Monday, June 17, 2013
Zero Focus (aka- Zero No Shoten, 1961) Movie Thoughts
One week into an arranged marriage, a Tokyo woman's salaryman husband(Koji Nambara) vanishes during a business trip. No longer willing to sit at home, waiting to call the husband's employers yet again, Teiko Uhara ventures toward the rural corners near Kanazawa in hopes of best finding the clues as to Kenichi's whereabouts. Forgiving the fact that the pair certainly had a healthy future in store due to his elevated rank at his company, a number of clues reveal with terrible urgency, that she may have never truly known him at all. It is in the snow covered and borderline desolate countrysides of Japan that Yoshitaro Nomura's Zero No Shoten is another intimately composed reminder that a mystery's key power lies in the potency of its clues, and in the miniscule shockwaves they send bouncing off and around our central characters. And in the role of the quietly determined wife, Yoshiko Kuga, we have what functions almost seamlessly between domestic mystery noir, and telling melodrama.
And to think it all depends on calculated execution..
In near breathless fashion, we are given flashes forward and backward in time. Laying down the central couple's arrangement and subsequent marriage as if to imply that where most films end, ours is mere prelude. And all seems well, until the inciting incident hits like a rift opening. And Teiko's growing concerns over how little is actually known about her husband, even by people whom he has worked with for years. Train and bus rides, meetings and more questions as the clues never seem to gather steam. And initially, it even feels like Kenichi's brother, Sotaro(Ko Nishimura) is unwilling to fear the worst as time grows ever desperate. So when matters begin to touch a somber tone, this is where the film spirals into truly volatile territory and never lets up. Rather than relying on a "mystery box" format, this is a piece that is aware of the importance of character motivation, as well as the power of solid atmosphere.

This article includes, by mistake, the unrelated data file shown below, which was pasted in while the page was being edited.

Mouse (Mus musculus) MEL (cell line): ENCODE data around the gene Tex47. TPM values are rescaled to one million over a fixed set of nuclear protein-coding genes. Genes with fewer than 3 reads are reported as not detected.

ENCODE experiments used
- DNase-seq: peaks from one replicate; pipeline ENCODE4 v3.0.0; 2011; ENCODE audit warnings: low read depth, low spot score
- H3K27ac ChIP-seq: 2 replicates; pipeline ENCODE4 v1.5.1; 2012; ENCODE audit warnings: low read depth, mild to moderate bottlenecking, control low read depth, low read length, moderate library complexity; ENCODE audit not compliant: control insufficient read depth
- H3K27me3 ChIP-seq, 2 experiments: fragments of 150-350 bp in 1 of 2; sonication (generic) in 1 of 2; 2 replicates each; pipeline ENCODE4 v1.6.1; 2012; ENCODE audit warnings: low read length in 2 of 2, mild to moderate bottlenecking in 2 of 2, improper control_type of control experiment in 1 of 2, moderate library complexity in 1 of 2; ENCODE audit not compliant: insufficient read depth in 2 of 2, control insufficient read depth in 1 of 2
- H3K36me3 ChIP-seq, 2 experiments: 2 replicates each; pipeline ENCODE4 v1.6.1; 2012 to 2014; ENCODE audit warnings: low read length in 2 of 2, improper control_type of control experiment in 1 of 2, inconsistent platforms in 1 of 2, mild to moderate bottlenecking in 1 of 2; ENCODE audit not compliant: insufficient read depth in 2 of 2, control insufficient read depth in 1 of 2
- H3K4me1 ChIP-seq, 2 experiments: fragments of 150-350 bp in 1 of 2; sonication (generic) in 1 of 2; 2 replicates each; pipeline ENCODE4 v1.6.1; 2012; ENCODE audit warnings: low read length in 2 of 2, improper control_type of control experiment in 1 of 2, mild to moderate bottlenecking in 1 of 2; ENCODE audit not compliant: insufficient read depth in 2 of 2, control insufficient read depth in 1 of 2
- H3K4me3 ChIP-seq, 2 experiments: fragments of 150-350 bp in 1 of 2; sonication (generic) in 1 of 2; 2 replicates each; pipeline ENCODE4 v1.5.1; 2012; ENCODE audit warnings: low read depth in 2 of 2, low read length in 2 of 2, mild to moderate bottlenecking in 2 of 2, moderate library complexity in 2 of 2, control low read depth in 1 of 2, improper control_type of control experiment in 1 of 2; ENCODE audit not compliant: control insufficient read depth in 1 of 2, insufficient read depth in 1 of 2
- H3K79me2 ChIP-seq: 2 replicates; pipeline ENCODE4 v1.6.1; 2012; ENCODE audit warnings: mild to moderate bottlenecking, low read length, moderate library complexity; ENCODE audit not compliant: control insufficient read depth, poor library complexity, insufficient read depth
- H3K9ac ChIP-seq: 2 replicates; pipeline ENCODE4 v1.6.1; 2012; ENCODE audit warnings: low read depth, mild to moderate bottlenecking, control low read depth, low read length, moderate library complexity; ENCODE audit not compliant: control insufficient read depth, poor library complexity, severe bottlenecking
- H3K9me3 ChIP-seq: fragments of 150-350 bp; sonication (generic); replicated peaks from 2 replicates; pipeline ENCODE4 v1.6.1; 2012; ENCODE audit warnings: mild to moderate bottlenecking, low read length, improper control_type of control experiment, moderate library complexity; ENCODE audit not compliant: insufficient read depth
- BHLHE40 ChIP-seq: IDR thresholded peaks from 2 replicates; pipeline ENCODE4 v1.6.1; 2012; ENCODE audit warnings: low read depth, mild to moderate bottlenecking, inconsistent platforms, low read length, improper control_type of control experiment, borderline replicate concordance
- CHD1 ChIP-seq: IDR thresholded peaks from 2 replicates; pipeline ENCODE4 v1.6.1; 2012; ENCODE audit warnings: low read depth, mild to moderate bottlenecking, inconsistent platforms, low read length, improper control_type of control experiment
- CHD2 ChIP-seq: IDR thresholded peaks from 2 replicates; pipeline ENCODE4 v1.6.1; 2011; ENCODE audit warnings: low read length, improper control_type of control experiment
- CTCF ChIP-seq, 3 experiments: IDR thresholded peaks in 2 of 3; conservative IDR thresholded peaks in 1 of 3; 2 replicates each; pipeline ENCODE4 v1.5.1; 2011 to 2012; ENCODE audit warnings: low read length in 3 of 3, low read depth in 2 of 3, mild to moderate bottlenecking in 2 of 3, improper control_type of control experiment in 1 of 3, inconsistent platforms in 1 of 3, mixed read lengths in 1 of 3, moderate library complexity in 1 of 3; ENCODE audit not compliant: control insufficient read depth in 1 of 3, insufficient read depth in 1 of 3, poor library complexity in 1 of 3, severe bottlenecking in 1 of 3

Doing all I can here to avoid revealing too much in regards to plot, but will just state for the record that this is a very model of carefully written and directed tale told in a most broken down of environments. The script was co-written by crime novel legend, Seicho Matsumoto, who's stories often carried tight narratives laced with troubling social commentary, and Zero No Shoten is no exception. As carefully played as the film's structure is , it all seems to be in the name of calling out some of the less considered shades of collateral damage strewn about in the wake of World War II. The further away from the growing noise and lights of Tokyo, the more we are witness to more ignored parts of the country, often with their own plights often coated in quiet sadness, with only so much employment, and even more women unable to have what Teiko just recently stumbled upon. Where options are minimal, and name is final. And when we discover the truths behind all that has happened, it is with the delicately planted & enabled silence of a bomb.
And all of this in no small way comes from some truly effective acting across the board. Most notably by Kuga, who's painfully real beauty and determined gaze make for some deeply memorable images. There are also wonderful turns by Hizuru Takachiho, as a gal who has risen to local prominence due to marriage to an elder local businessman, and Ineko Arima in a small but pulverizing role. As we are made witness to testimonials, and turns leading to some of the film's most inescapable concerns, the drama of what we come to understand between the women of the story remains as potent now as it likely had back in 1961. Merely one out of eight films Nomura made with Matsumoto as consultant and co-writer, this is a disquieting journey that continues to enthrall as well as challenge societal norms in an era flirting with miniscule change.